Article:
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Baseball: North advances in state playoffs with two extra-inning wins over Archer

By Steven Watkins

For the Forsyth County News

In the long grind of a baseball season, the importance of each individual win can at times be forgotten.

The playoffs are a different matter.

Losses are no longer numbers in the wrong column: They threaten to end seasons, end championship hopes, and careers. On Wednesday night and day one of a best-of-three first-round playoff series, North Forsyth took the field at Archer High School with all of this in mind.

For 18 innings, the two teams fought, clawed and scrambled to keep their seasons moving forward. All four starters pitched absolute gems. Both defenses flashed leather for out after inning-saving out. Neither game finished within seven innings, and neither game was ever truly out of reach. But it was North on top at the end of each, with the Raiders winning 4-1 and 2-0 to advance to the second round of the state playoffs next week against Parkview.

The second game had the more dramatic ending. With runners on first and second in the bottom of the eighth inning, North designated hitter Holton Payne entered the batter’s box for the ninth time of the evening and attempted to keep his team’s season moving.

Payne already lead both teams in hits for the night, having finished the Raiders’ initial win going 3-for-5 at the plate with an RBI, yet hadn’t recorded a hit thus far in the second game.

Following up Blake Bortak’s seven innings, Archer reliever Kendall Johnson leapt out to an 0-2 count with a pair of breaking balls that both managed to sink just below a pair of hungry swings from Payne.

On the final pitch of the evening, Payne slapped defensively at an inside pitch from Bortak and sent it streaking on a rope down the right-field line, where it landed fair.

Both teams had entered the evening with three games with which to advance their seasons. The Raiders did it in two.

“I was late on the first two pitches, I knew I had to make an adjustment, and I just threw my hands out there,” Payne said after the game. “I knew these games were important and big for us, and that everyone had to come out swinging. I was just trying to be clutch for the team.”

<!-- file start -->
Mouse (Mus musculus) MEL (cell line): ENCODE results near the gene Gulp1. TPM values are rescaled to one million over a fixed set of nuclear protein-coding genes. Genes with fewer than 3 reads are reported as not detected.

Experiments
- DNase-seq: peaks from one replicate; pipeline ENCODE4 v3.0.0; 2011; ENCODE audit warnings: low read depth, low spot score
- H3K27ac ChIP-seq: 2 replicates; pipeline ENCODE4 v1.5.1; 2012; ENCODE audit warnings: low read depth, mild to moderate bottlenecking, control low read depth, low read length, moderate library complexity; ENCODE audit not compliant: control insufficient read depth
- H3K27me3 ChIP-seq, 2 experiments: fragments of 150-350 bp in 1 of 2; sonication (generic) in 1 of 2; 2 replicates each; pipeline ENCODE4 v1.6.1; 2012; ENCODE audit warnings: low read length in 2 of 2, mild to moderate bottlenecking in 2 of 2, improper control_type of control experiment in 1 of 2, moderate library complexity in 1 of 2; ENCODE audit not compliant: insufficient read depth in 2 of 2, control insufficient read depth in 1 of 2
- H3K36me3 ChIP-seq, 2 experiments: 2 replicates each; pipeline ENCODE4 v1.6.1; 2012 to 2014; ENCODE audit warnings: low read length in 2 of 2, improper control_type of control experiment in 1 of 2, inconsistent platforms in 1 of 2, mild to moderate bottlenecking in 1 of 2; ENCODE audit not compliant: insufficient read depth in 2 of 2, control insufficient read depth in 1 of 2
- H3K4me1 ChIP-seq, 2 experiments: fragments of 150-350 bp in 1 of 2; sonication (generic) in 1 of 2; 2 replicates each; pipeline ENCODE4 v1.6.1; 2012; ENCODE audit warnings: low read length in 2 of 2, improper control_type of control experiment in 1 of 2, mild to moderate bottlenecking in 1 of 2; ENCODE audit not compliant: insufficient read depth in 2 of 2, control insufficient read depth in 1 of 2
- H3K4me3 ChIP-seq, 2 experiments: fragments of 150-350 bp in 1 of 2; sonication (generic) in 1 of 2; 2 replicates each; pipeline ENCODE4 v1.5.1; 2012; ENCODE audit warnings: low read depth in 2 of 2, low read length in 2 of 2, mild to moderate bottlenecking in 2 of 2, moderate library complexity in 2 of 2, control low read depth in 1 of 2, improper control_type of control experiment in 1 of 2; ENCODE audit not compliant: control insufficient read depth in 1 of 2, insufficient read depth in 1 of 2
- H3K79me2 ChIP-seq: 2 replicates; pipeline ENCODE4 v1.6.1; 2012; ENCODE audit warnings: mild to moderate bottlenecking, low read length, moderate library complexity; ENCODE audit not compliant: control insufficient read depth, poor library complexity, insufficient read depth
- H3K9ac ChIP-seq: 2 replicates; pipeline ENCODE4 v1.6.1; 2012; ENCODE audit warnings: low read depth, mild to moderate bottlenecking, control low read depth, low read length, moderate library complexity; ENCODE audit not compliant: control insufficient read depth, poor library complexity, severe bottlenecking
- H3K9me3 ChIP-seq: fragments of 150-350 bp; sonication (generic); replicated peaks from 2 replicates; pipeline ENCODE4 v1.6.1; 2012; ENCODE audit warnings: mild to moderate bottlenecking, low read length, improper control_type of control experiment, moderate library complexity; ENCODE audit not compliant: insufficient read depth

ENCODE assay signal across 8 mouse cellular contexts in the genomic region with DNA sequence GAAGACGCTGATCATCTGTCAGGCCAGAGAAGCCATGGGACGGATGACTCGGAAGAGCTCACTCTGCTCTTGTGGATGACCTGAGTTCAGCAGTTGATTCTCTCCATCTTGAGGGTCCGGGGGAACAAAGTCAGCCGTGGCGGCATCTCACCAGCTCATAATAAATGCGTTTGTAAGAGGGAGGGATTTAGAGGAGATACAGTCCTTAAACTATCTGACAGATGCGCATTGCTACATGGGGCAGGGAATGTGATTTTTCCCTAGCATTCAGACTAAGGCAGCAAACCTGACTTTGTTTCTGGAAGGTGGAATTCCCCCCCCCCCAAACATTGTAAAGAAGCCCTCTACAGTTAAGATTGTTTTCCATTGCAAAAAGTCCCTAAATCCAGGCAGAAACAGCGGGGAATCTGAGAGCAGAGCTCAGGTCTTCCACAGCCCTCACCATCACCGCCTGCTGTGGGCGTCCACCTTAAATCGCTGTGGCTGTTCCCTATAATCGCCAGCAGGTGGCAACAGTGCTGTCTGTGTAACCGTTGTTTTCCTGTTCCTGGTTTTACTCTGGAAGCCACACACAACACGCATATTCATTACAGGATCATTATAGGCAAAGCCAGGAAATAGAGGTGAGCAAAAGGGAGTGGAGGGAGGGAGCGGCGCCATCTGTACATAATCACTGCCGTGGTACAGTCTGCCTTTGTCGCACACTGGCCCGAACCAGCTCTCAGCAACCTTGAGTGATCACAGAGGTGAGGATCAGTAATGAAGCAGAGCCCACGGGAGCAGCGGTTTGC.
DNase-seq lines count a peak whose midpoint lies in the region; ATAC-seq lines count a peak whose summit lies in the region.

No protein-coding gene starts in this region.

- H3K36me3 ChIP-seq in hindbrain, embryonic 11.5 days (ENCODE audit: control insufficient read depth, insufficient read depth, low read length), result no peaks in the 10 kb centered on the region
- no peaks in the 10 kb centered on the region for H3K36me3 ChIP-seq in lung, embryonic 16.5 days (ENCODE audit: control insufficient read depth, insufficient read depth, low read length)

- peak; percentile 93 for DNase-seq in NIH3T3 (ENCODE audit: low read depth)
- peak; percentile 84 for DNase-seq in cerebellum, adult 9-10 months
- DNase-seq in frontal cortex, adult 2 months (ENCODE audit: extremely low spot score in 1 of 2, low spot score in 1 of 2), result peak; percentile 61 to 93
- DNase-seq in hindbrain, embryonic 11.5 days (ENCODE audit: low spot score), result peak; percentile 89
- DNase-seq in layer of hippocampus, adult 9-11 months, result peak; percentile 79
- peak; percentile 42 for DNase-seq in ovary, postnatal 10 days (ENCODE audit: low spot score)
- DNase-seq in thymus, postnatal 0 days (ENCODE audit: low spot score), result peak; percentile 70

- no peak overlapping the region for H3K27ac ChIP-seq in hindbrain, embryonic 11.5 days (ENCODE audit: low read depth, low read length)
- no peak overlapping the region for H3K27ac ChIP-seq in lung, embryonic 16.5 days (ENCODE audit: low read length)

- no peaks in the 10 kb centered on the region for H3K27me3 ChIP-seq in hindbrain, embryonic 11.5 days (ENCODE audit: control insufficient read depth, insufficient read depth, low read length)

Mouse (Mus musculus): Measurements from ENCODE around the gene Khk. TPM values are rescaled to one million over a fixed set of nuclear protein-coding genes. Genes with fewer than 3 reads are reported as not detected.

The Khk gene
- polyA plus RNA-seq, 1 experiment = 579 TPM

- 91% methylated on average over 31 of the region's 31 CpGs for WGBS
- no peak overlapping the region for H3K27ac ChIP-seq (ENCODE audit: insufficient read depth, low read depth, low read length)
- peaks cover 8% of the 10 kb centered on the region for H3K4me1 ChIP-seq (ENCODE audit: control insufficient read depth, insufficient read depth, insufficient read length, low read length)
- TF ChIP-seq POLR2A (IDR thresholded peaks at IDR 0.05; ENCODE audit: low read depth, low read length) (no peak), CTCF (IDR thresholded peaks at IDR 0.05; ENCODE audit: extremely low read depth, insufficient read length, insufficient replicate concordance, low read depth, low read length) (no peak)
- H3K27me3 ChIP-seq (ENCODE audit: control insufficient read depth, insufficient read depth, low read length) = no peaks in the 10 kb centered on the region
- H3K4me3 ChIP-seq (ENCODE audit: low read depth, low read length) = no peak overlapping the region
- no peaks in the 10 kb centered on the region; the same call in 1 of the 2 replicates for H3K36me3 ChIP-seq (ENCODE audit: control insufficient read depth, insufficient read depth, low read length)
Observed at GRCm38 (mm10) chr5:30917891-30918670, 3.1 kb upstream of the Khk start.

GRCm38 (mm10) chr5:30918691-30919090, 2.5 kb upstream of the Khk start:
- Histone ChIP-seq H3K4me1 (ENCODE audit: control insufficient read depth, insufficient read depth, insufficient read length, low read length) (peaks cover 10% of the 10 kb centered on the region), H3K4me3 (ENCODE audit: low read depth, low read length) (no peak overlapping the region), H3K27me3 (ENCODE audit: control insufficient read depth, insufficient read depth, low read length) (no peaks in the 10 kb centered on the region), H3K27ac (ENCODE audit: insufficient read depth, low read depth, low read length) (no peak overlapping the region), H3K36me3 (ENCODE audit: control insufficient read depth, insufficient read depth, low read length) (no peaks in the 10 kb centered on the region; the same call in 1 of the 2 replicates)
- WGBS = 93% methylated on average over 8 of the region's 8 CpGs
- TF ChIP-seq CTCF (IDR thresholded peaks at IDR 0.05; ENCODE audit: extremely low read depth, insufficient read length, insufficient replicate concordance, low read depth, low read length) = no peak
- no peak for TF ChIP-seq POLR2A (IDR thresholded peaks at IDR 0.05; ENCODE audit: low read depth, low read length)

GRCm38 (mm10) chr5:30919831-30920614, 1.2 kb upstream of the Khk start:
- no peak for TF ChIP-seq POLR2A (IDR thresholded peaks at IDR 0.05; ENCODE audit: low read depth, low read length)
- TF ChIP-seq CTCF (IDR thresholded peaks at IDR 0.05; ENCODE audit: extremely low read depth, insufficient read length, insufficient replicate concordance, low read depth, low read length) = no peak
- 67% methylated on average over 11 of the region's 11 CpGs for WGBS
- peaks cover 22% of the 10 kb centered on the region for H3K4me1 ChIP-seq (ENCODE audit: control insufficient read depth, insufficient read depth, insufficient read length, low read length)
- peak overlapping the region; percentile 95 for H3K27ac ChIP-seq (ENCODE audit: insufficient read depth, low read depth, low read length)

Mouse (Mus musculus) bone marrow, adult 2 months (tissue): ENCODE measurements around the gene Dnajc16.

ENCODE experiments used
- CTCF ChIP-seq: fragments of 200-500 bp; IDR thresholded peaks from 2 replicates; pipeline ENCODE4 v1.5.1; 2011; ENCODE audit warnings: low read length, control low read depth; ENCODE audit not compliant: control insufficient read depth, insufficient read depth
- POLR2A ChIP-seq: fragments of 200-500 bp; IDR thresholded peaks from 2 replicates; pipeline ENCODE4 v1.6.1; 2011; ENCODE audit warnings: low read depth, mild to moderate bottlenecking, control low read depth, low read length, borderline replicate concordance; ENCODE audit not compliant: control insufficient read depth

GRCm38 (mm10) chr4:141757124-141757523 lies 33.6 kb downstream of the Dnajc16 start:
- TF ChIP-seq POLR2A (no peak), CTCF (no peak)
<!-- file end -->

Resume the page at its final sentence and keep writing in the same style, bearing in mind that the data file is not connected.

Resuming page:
North finished a total of 18 innings of playoff baseball (ten in the first game and eight in the second) using only their two starting pitchers.

Anthony DiMola gave up a single run on six hits through the first 10 innings, while Brody Westbrooks finished out the series with one run on seven hits. The duo combined for 13 total strikeouts and only a pair of walks, with both arms ultimately managing to outlast their Archer opponents.

“They did an outstanding job,” North head coach Jim Cahill said of his starters. “They pitched their tails off and gave us a chance to win all night.”

DiMola dueled with Archer starter David Jones for nine scoreless innings each, until Miles Hartsfield’s double off the right-field wall knocked in the first pair of runs and finally chased Jones from the game. DiMola gave up a lone run of his own in the following frame.

“I wanted to finish that shutout so bad,” he said. “It didn’t work out, but I had it in my head that I was going to finish that game.”

Westbrooks gave up his lone run in a shaky first inning, then followed it with seven shutout frames. His most significant out—and possibly the biggest out of the series—occurred with two outs in the top of the eighth with runners at the corners.

After falling 2-0 behind Archer center fielder A.J. Wheeler, Westbrooks battled back to a 2-2 count.

“I threw him a few fastballs and he fouled off a little late, so I thought we were going to come back with a fastball,” he said.

Instead, Westbrooks ended Archer’s final scoring opportunity in very much the same way he had sat down a handful of batters already on the evening: with a whiff.

“We came back with a slider, I tried to get it as low as I could and as close as I possibly could, and it worked.”

The Raiders would follow by setting up Payne’s at-bat in strikingly similar fashion to the way they had closed out the previous game – with some solid small ball, in the form of bunts from Justice Bailey and Kaiden Ellis.

“We run the bases real well,” Cahill said. “In the playoffs it’s things like that and the bunting that plays a huge role.”

Ultimately, what’s been something of an up-and-down season thus far for the Raiders continued in convenient of a fashion as it possibly could have.

“Obviously, we didn’t want to make the long bus ride back and have to come back the next day,” Cahill said with a rare smile. “Anthony and Brody did an outstanding job. Our kids, (with) how hard they work and how tough they are, we win those extra-inning games.”